Nearing the end of the long process of updating the Ceres Municipal Code, last week the Ceres City Council held public hearings on proposed changes to Titles 3, 5, 12, 15, 16, 17 and 18.
City Manager Toby Wells said the city is “at the bottom of the hill” in the process before first tackling Title 5 (Buildings and Construction) and Title 12 (Streets and Sidewalks).
Wells explained that a new chapter has been added regarding sidewalk vending while the section on mobile food vending has been changed substantially to jive with SB 946 passed by the California State Legislature. The new state law ties the hands of cities in controlling peddlers selling items on the street. The state does allow the city to require a business license and insurance. Food street vendors still are required to have a permit from the county Health Department.
SB 946 dictates what cities can and cannot charge for a business license, Wells noted.
Earlier this year the council decided to not treat the business license section as a regulatory function and leave it solely for revenue purposes. As it was drafted, the changes would have taken on a more regulatory function.
Another change allows the city manager discretion on giving the number of yard sales permitted at a single residence. In the past the law has been no more than two yard sales in a calendar year. Wells said there’s been situations were a tenant used up their allotment of two sales, the owner took occupation in the house only be rejected on a request to hold a sale. He said the two per year limit has been problematic in situations where a homeowner has had his quota of sales, died and then the surviving family been unable to have an estate sale at the same residence that year. The new change gives leeway if unique situations can be demonstrated.
The code was also clarified to make it clear that outdoor marijuana cultivation in Ceres is not allowed.
John Warren wondered how the law will prevent a vendor he saw blocking most of the sidewalk on Hatch Road opposite the closed Kmart building. He was told the city has a list of requirements that coincide with state law.
The changes were approved 5-0.
The next grouping looked at Title 15 (Buildings and Construction), Title 16 (Benefit Assessment Districts), Title 17 (Subdivisions) and Title 3 (Revenue and Finance).
Many of the changes to the building code were caused by changes to the California Building Code.
Under Title 17, the council is allowing the Ceres Planning Commission to approve lot line adjustments.
With the approval, the changes will be formally adopted on March 23.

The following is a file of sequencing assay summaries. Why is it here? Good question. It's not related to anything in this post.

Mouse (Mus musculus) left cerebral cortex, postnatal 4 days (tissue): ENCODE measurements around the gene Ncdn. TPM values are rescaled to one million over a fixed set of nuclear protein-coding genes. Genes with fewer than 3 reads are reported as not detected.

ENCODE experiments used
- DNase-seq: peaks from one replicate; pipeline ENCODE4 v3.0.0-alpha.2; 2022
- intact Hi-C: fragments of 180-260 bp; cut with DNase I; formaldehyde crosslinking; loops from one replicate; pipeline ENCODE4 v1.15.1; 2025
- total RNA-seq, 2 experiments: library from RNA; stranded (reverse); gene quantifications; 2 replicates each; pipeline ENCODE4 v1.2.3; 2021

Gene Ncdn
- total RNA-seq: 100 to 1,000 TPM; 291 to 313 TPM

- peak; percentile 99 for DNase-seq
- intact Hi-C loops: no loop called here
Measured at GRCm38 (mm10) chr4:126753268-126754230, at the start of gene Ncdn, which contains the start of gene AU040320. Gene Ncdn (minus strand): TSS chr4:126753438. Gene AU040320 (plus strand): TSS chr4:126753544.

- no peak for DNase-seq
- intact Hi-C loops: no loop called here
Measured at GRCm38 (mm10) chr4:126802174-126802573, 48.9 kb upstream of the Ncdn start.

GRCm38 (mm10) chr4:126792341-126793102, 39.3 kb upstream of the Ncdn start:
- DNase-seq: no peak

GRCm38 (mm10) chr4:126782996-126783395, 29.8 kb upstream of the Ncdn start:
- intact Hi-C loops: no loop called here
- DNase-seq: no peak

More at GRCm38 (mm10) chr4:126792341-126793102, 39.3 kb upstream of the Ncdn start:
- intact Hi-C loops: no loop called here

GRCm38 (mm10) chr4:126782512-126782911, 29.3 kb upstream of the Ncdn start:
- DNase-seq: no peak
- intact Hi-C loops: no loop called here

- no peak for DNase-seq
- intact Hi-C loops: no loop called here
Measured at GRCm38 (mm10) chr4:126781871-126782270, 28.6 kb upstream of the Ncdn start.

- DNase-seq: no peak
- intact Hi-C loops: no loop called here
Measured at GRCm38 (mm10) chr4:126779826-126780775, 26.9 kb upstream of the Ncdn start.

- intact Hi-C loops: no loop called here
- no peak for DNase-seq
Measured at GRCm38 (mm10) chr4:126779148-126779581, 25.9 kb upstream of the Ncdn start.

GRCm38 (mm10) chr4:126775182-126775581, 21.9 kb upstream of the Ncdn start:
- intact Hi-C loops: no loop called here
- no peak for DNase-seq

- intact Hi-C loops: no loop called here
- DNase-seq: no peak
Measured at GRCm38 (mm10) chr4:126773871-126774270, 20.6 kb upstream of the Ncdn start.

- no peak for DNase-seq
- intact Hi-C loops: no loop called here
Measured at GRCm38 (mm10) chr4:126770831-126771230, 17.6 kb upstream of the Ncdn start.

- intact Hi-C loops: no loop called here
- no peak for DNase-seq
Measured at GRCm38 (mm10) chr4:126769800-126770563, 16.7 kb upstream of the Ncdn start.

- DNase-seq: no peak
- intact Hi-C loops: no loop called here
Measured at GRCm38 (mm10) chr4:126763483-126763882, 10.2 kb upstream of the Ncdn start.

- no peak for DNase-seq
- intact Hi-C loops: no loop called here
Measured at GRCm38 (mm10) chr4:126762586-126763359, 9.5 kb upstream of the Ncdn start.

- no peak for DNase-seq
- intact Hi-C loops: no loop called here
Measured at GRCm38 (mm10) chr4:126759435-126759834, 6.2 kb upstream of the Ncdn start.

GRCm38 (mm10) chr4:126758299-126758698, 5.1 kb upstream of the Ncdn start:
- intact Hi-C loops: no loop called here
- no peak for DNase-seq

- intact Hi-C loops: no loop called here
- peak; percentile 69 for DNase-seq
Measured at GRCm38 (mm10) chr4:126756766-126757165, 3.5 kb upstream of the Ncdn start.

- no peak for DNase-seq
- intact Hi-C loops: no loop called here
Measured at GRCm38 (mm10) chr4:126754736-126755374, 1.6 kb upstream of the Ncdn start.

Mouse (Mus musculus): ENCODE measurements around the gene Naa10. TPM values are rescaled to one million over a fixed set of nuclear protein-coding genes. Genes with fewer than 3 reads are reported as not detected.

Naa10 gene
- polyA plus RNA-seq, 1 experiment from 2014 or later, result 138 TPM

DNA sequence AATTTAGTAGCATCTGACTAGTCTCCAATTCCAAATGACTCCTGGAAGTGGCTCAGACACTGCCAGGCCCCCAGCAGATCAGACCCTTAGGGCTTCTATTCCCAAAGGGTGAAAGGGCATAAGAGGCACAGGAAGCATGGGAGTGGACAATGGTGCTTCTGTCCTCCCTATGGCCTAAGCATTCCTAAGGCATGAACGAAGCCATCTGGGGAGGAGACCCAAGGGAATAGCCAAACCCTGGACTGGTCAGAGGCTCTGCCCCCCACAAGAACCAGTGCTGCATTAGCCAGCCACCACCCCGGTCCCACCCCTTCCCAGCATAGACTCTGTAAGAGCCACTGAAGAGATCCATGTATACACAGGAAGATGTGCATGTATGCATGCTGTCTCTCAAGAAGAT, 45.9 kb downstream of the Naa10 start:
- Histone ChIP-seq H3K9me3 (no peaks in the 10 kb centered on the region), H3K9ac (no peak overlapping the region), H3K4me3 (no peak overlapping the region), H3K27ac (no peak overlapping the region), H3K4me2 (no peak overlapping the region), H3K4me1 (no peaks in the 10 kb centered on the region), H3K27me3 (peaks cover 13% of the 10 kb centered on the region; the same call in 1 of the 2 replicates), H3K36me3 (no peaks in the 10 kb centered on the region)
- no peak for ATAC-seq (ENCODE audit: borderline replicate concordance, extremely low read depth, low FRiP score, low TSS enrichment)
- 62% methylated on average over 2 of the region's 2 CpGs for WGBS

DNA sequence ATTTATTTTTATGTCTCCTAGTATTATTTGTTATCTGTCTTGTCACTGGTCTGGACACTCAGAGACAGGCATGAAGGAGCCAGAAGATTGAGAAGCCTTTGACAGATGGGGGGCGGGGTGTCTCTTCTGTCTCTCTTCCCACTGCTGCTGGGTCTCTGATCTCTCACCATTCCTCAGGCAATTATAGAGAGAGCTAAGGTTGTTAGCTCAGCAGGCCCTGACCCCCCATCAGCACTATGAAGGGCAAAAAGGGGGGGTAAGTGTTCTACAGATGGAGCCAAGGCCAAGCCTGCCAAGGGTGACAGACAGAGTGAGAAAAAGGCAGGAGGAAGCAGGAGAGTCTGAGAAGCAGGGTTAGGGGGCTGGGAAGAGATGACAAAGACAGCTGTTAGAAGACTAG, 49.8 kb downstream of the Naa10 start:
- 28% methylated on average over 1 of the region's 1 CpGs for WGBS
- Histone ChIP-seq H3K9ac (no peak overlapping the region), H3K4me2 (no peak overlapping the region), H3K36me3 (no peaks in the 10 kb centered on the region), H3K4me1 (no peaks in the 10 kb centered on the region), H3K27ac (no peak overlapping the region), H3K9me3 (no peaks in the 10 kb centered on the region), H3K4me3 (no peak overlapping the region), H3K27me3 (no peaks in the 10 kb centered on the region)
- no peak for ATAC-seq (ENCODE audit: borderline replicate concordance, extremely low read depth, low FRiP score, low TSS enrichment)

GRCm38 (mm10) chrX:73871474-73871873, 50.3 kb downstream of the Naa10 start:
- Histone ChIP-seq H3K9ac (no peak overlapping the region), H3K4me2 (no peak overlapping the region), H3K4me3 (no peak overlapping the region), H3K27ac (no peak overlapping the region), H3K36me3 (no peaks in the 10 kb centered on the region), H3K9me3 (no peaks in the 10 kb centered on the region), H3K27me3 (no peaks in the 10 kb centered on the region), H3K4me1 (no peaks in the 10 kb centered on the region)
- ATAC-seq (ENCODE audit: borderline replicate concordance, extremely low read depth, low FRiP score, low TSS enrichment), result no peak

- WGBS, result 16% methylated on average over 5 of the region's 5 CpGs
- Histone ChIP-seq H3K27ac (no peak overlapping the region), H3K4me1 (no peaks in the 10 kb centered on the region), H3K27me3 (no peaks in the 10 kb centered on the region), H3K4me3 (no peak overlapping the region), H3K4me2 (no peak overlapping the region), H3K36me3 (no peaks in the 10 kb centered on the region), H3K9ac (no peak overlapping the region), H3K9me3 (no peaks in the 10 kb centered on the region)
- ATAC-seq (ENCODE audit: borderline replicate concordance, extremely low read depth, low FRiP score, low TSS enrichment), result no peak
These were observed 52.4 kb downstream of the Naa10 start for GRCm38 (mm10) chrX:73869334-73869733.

Title 18 received the most attention of the evening. Before reviewing the changes, Wells commented: “I feel like I need to have a celebration once this is done because it’s just been a ton of work.”
Some of the key changes:
• The city is inserting changes to require future proposals for methadone clinics to seek a conditional use permit before they can operate in any zone. (They already cannot be located in residential zones).
• An update of the Sign Code to reflect the 2016 U.S. Supreme Court decision in Reed v. Town of Gilbert. Specifically, cities no longer have the ability to restrict signs for cultural, non-profit organizations or religious events or purposes as a free speech right.
• Increasing the allowable height of freeway oriented monument signs from 50 to 85 feet and the allowable size of the face of such signs from 180 square feet to 500.
• Allow someone to build a seven-foot-tall fence not to exceed eight feet from the lowest lot side.
• Allow smaller lot sizes for corner duplex lots in newer subdivisions. The minimum lot size is dropping from 9,000 square feet to 8,000 square feet.
• Defines limitations on PODs. A portable outdoor storage unit shall not exceed eight feet in width, 16 feet in length or eight feet in height. A shipping container shall not exceed eight feet in width, 20 feet in length or eight in height. The council, however, said it is willing to “grandfather” in existing units which exceed that size. PODs are permitted in the front yard on a 30- to 90-day basis while shipping containers are allowed in the back yard all the time.
Warren criticized the council over a more lax treatment of non-operable cars sitting in a driveway versus the city’s treatment of PODS as an eyesore. Wells said the city’s laws do not satisfy all problems that neighbors may have with one another.
“What we’ve found this whole process is trying to find balance,” said Wells.
Mayor Chris Vierra agreed, remembering the time years ago when citizens protested proposed RV parking restrictions on private property.
“For every complaint Mr. Warren has, there are just as many people that say, ‘Get out of my business, government.’”
Vierra then said it was apparent that Warren has an issue with the aesthetics of his neighbors, to which Warren said “It’s not necessarily with any of my neighbors; it’s with this entire city. You go over there on Rose Avenue south of Garrison and take a look at those properties there with three of those up on jacks and doing mechanical work and when someone reports that to the city code enforcement nothing gets done.”
Wells reminded everyone that the city was adding new restrictions which outlaw anyone from major mechanical work on vehicles in public view. Such work can take place in a closed garage or behind a fence.